Sep 19, 1995 06:07 PM
by Eldon B. Tucker
>It would seem that abortion is murder, whatever may be the age of
>the fetus. It may be the karma of the incoming soul (manas) to lose the
>vehicle INTO WHICH IT HAS NOT YET INCARNATED, but it is not justifiable to
>bring on that karma. It is never right to cause pain or suffering to another
>being, least of all out of self-interest.
The biggest argument against abortion would be made by those with the
Christian notion that a new soul is created for each physical birth,
and therefore we are cheating someone out of their chance for a one-and-only
existence in the physical world. We know better with Theosophy, there is
near-immediate rebirth in the circumstances of an abortion or miscarriage.
One comparison that we can make is to suicide. When a person is ready to
die, should their death be assisted in any manner? Is it too much to
offer them poison or a gun? Could we draw the line at their decision to
stop eating food? One member of the Los Angeles T.S. was dying of cancer,
and when he knew that his time had came, stopped eating, and quietly passed
away that day. Was this wrong?
There is a natural end to life. On a inner level, when we have completely
readied ourselves, we could almost do like some Tibetans, to sit in
meditation, close our eyes, and consciously participate in our physical
death. The time has come and our life energies departed and it happened
naturally, without physical intervention.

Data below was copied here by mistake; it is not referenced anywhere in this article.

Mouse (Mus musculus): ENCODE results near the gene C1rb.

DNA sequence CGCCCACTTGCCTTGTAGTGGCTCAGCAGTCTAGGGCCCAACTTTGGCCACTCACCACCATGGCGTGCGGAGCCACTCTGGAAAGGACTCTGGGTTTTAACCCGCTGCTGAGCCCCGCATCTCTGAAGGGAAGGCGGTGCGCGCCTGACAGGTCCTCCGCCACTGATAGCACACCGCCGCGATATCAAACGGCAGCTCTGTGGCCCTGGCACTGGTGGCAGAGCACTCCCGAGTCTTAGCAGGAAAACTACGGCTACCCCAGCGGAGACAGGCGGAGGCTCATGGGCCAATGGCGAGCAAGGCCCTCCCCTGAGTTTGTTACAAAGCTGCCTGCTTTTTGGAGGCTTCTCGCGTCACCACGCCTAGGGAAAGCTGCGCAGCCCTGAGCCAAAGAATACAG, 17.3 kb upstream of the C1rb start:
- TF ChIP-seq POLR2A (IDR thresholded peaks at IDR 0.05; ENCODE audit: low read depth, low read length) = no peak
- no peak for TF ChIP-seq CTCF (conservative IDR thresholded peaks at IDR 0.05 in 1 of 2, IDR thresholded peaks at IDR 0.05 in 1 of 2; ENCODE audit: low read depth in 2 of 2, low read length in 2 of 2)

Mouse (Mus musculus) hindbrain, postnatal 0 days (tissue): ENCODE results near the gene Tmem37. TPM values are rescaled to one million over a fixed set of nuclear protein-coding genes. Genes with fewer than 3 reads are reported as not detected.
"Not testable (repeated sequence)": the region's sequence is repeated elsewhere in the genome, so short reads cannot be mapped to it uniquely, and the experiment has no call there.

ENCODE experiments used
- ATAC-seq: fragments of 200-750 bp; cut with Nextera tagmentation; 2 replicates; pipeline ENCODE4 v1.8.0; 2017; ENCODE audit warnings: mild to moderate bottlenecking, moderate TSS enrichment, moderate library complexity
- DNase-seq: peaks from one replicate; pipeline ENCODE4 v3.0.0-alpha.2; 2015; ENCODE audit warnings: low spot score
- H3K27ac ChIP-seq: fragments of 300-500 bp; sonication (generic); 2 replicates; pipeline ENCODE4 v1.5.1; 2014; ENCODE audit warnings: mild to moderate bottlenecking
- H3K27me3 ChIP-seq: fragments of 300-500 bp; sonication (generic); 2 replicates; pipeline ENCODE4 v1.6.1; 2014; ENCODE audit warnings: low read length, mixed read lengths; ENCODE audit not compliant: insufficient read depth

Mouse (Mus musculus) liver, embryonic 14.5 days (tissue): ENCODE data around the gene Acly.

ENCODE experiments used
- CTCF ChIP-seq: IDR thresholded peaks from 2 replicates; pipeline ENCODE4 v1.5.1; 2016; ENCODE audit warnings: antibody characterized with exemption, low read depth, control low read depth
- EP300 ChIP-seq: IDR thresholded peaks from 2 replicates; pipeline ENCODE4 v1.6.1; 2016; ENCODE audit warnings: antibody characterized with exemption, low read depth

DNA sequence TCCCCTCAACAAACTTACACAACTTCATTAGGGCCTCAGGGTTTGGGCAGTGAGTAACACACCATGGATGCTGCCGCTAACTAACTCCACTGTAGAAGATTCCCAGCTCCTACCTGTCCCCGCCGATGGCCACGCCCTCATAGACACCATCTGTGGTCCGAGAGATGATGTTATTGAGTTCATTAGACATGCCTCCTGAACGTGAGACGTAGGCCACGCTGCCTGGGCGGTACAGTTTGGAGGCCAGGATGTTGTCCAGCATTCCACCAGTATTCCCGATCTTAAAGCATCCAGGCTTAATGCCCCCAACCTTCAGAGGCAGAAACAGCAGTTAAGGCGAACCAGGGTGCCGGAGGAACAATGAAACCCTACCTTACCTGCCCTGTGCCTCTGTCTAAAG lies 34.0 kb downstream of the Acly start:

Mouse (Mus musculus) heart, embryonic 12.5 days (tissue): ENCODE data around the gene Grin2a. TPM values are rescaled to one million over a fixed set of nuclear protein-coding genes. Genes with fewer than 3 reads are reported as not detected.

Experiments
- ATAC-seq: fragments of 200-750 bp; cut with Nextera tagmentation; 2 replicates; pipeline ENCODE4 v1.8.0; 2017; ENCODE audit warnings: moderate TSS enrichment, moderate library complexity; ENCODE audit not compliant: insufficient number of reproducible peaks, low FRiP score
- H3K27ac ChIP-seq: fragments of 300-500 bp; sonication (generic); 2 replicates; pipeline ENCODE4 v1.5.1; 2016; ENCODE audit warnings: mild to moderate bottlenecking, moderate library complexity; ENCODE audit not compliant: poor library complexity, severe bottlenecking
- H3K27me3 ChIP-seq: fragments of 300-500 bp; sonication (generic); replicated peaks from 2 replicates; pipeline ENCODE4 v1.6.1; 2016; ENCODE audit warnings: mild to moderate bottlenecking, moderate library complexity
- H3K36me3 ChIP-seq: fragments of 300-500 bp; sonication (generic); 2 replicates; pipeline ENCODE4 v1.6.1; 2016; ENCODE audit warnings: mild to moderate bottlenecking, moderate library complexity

Could the same be said of an incoming birth that is proving to be a
mistake? The initial birth was attracted by what was in the minds and
hearts of the parents, perhaps before the time of the sex act and of
the actual physical conception. The incoming person's life energies
interacted with the process and "caused" the particular set of genes
that the new body will have. A process of coming into birth has been
After the start of the birth process, it may later prove to be a
mistake. Perhaps something has changed in one or both of the parents,
where the situation is no longer suitable for rearing of the child.
The change could be inner, or in outer circumstances. If the change
is deeply felt, perhaps we would find a natural miscarriage happening.
The mother's body reacts to the changing situation, reponding to the
now unsuitable birth circumstances.
Certainly, in this day and age, there is no such "natural miscarriage,"
but perhaps in a future age when our bodies are more responsive to
the changes that happen in us, it may appear.
In this day and age, an abortion is like a physician-assisted suicide.
We are using medicine to help out with the termination of a life. We
have decided that it would be the best thing to do. One big question
is: Are we really sure of our decision? We can't change our minds after
the fact. And: Is there a general rule wherein we can always say that
a particular decision is right, or always is wrong? And with this, I'd
say "no," that we need to carefully evaluate each situation on a
case-by-case basis, sometimes with incredible insight required of us,
in order to know what is the right way to proceed.
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